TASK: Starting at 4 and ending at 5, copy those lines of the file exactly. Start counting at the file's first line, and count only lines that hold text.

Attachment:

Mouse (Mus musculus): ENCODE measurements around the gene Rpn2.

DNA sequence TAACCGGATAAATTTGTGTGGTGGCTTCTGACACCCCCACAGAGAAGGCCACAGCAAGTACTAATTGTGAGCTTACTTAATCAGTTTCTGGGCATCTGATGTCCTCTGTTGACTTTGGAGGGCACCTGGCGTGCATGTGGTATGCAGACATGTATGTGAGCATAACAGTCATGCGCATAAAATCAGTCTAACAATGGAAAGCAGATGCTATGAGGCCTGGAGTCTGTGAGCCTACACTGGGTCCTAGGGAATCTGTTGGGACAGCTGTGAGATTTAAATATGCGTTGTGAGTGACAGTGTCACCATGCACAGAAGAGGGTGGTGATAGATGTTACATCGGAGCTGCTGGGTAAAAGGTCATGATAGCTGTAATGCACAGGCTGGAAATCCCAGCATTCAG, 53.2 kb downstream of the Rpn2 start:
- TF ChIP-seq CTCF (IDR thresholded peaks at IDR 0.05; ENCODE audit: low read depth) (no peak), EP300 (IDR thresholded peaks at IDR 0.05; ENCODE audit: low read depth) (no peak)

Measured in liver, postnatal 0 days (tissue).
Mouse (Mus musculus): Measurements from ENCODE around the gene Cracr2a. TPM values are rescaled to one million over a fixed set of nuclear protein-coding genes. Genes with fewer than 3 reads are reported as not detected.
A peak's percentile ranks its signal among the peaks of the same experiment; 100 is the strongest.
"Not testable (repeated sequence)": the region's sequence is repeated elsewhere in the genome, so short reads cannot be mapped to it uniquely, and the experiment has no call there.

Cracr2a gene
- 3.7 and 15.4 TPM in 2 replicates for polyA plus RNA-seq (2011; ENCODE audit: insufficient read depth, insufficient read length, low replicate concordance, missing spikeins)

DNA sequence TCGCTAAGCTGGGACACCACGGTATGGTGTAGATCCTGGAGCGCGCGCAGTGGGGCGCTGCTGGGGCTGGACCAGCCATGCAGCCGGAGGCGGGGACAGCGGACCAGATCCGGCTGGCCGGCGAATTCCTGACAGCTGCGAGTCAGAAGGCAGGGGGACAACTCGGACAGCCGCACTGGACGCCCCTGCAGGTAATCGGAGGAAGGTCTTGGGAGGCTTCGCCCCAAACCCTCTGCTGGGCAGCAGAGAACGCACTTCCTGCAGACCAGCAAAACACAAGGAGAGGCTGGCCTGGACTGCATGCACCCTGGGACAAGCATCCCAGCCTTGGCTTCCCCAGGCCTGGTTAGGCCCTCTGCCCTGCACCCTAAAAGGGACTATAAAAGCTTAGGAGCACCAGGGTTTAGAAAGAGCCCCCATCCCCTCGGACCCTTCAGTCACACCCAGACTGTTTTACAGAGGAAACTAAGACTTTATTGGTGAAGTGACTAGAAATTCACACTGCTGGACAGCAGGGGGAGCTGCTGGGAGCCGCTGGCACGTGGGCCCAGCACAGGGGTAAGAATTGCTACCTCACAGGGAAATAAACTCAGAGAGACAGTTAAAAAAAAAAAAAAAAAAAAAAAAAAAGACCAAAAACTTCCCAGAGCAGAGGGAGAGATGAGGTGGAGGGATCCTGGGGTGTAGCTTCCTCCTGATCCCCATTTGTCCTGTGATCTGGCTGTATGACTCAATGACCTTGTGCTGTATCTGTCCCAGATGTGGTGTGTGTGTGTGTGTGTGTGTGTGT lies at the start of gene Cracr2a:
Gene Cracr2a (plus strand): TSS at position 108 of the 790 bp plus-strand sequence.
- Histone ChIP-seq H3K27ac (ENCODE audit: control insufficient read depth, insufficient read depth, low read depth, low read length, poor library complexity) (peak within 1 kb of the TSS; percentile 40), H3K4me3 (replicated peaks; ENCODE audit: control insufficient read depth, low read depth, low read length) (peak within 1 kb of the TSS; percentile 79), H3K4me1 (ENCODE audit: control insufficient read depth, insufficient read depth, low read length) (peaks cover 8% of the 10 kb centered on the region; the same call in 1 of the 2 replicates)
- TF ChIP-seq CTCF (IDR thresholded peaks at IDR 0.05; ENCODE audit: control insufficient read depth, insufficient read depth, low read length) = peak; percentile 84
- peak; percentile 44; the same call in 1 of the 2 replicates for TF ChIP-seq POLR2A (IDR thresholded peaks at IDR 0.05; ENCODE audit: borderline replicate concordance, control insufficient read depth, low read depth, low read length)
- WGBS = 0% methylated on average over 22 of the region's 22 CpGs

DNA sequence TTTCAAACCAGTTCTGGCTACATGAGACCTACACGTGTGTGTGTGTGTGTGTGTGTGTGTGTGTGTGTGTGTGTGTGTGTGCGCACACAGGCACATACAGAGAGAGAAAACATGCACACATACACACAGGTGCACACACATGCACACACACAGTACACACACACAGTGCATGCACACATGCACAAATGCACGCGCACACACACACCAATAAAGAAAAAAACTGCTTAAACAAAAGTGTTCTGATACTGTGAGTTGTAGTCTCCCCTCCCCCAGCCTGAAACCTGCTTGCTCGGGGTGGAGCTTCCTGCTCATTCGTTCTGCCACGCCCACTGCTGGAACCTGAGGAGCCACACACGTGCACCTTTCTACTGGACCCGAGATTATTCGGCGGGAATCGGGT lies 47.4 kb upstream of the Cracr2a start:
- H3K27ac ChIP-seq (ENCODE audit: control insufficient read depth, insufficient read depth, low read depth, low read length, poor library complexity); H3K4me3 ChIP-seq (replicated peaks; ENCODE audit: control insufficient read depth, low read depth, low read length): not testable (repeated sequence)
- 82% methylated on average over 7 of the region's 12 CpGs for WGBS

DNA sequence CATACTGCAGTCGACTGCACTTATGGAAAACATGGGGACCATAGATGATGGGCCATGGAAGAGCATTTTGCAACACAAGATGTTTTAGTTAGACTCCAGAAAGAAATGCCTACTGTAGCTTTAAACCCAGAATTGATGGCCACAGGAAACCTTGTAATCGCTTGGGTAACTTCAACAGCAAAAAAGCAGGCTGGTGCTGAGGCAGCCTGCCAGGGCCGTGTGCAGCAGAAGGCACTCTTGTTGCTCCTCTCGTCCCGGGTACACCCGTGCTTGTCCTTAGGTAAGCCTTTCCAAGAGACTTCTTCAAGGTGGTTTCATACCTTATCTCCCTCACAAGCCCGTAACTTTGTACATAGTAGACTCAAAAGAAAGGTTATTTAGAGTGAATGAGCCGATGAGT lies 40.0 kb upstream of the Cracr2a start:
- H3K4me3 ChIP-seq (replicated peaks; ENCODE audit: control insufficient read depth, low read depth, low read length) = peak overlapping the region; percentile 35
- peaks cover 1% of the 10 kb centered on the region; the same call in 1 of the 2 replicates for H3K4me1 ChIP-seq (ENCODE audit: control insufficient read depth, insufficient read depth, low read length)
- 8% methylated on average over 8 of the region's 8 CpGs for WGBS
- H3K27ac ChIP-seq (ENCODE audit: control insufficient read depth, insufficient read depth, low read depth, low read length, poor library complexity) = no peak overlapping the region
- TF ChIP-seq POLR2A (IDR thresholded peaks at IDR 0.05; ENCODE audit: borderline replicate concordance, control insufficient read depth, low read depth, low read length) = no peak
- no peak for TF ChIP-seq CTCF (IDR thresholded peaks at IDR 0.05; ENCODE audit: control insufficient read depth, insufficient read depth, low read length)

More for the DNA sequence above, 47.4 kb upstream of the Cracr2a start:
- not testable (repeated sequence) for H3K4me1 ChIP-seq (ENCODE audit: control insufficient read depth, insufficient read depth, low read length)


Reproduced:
Measured in liver, postnatal 0 days (tissue).
Mouse (Mus musculus): Measurements from ENCODE around the gene Cracr2a. TPM values are rescaled to one million over a fixed set of nuclear protein-coding genes. Genes with fewer than 3 reads are reported as not detected.